JBOD vs RAID: Which is better?
Summary: The key difference between RAID and JBOD is their data storing process. While the former splits, mirrors, or collects data from all the drives to offer redundancy, the latter is based on Spanning, i.e., sequentially storing data on the drives in the enclosure. Read this post to learn more intricate differences between RAID and JBOD.
There’s been much talk about RAID, which stands for Redundant Array of Independent Disks. You must also be familiar with RAID levels based on three primary data storage mechanisms: Striping, Mirroring, and Parity. Some popular RAID levels include RAID 0, 1, 5, 6, 10, and Nested RAID Levels – RAID 10, 50, and 60. These levels are fit to cater to unique data redundancy needs, thereby offering fault tolerance, except RAID 0, often used for speed and performance.
On the other hand, JBOD shares some similarities with RAID, but there are some crucial differences. In this guide, learn about JBOD vs. RAID, the key metrics that differentiate them, their uses, pros and cons, and more.
What is JBOD?
JBOD or Just Bunch of Disks or Drives, is a data storage architecture with multiple hard drives. It consists of multiple hard drives- Hard Disks and/or SSDs that store data through ‘Spanning.’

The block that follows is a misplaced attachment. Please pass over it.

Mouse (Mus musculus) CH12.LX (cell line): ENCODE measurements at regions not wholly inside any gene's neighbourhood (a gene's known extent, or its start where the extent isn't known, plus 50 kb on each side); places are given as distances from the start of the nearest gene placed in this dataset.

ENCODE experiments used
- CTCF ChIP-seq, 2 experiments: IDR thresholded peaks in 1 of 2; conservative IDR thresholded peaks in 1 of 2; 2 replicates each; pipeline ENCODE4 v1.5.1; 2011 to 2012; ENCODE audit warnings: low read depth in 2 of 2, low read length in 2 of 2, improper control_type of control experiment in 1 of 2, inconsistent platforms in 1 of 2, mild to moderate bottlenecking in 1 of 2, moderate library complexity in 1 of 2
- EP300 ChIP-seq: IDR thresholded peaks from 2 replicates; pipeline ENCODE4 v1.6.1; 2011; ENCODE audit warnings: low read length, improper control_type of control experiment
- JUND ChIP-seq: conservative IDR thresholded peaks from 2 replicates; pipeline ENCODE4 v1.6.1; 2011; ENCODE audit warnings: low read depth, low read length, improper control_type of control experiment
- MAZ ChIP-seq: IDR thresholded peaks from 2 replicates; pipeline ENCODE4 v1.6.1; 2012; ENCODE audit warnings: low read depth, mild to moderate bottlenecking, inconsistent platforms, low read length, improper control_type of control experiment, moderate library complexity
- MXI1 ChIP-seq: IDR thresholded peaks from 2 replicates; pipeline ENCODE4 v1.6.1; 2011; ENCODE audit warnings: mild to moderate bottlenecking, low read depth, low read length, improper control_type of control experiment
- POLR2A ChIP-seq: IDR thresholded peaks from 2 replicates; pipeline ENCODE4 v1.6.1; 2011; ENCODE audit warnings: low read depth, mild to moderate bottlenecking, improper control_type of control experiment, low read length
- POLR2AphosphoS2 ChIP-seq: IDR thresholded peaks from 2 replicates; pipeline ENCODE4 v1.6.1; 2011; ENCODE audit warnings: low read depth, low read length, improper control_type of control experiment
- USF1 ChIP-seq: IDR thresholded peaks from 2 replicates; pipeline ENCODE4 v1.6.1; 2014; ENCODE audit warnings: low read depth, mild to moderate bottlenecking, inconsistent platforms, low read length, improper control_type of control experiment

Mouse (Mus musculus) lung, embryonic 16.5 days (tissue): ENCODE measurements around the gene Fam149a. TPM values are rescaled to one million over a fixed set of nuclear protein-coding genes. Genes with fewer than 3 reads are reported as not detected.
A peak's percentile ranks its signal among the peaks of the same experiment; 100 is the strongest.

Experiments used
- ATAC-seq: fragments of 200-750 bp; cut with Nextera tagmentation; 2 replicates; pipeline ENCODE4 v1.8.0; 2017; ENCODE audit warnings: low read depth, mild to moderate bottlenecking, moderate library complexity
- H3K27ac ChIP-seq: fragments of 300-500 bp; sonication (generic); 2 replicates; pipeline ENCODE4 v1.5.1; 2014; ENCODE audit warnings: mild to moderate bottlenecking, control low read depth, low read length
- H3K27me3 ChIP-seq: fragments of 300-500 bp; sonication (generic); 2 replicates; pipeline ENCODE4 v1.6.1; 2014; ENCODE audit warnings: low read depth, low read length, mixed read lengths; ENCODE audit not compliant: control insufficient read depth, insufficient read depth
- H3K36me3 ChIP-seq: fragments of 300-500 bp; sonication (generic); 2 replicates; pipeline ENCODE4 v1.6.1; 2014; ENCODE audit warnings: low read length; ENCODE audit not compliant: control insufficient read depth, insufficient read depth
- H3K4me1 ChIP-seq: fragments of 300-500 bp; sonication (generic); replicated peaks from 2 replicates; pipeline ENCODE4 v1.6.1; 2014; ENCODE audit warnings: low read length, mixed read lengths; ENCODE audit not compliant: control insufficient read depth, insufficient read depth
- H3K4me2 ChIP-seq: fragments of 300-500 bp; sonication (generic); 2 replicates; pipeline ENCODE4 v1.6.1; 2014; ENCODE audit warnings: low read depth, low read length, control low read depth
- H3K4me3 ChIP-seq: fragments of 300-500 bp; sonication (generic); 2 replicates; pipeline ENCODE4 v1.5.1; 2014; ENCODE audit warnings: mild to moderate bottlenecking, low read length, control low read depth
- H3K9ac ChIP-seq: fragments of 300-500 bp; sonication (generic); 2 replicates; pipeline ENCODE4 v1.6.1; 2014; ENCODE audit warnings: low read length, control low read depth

Spanning is a process in which when the drive in the array reaches its capacity, data starts getting stored on the next drive and so on throughout the entire unit in the array. Data doesn’t get split, mirrored, or collected as in RAID, thus storing data sequentially.
The drives in JBOD architecture can be
- Treated independently, or
- Combined in one or more logical volumes with an LVM (Logical Volume Manager) or
- Combined linearly through a “Spanning” file system like BTRFS
How is JBOD Used?
JBOD can be used in scenarios where
- Video Surveillance is needed
- Tape drives, which are typically used to cater to storage needs, are to be replaced